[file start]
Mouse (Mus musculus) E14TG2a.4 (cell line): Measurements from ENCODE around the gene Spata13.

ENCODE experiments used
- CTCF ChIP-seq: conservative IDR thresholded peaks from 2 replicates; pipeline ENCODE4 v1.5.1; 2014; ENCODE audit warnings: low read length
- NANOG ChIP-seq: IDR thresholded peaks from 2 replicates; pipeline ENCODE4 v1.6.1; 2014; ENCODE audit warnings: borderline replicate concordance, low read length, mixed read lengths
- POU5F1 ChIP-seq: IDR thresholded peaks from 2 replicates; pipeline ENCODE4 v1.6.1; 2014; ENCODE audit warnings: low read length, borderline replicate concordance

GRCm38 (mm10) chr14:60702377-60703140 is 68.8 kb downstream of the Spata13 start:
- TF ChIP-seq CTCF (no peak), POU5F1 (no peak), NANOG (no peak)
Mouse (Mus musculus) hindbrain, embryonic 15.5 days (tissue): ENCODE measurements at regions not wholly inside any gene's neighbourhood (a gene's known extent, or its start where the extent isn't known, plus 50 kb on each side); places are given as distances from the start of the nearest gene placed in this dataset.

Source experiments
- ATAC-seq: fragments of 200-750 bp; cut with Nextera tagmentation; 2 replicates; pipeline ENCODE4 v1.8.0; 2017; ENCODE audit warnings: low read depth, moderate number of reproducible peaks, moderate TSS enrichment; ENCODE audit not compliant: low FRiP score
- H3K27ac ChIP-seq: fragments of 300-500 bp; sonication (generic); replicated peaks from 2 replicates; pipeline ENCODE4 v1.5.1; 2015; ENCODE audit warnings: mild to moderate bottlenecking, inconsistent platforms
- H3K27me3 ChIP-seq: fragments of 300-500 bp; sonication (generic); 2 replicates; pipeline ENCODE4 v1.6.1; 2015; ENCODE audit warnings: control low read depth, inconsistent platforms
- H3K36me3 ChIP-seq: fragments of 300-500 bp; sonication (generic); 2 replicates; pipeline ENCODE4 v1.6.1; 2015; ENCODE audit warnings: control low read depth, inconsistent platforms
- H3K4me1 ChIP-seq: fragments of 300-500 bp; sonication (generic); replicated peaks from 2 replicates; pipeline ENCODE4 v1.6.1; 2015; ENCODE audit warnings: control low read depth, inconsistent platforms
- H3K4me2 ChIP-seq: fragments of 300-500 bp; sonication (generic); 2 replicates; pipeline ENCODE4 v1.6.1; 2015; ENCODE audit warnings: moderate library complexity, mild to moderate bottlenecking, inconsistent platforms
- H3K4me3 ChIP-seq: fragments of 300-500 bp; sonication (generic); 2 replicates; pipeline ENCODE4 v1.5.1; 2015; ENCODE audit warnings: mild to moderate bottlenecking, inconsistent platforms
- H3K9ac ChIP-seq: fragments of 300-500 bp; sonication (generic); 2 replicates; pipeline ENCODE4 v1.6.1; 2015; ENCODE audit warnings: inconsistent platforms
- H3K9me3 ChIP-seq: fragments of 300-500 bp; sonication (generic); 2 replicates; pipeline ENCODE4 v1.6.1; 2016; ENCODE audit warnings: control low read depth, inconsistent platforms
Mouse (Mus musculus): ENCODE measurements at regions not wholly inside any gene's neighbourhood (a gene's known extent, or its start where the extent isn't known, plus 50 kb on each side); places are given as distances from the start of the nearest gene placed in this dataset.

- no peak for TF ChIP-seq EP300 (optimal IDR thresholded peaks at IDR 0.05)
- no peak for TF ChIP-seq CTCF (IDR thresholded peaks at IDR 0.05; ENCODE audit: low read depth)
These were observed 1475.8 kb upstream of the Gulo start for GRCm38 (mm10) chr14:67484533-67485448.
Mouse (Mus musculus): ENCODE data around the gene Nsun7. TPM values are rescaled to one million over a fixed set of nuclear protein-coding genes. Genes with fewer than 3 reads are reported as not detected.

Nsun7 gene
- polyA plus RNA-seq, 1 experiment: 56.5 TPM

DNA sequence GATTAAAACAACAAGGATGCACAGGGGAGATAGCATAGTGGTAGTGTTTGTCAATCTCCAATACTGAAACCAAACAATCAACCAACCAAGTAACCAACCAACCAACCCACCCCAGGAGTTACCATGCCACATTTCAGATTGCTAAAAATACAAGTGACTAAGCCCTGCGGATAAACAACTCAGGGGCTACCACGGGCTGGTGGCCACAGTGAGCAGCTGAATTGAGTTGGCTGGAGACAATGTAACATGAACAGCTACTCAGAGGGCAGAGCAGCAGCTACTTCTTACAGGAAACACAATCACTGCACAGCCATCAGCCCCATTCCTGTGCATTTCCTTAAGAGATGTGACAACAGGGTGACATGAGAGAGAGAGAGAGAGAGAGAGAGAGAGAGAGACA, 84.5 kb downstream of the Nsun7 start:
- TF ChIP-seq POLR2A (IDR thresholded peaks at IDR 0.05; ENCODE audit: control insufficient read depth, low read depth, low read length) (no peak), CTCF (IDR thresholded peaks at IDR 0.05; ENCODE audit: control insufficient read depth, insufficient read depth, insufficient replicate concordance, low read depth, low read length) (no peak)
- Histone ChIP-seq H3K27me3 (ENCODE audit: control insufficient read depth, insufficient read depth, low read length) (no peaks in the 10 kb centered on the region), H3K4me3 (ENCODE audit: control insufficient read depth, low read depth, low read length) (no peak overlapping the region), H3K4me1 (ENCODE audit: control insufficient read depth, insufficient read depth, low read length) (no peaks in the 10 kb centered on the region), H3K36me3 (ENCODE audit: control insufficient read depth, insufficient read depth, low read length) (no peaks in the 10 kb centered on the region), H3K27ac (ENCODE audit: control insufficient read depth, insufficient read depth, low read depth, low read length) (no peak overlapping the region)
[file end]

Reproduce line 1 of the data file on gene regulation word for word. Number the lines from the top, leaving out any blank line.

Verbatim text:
Mouse (Mus musculus) E14TG2a.4 (cell line): Measurements from ENCODE around the gene Spata13.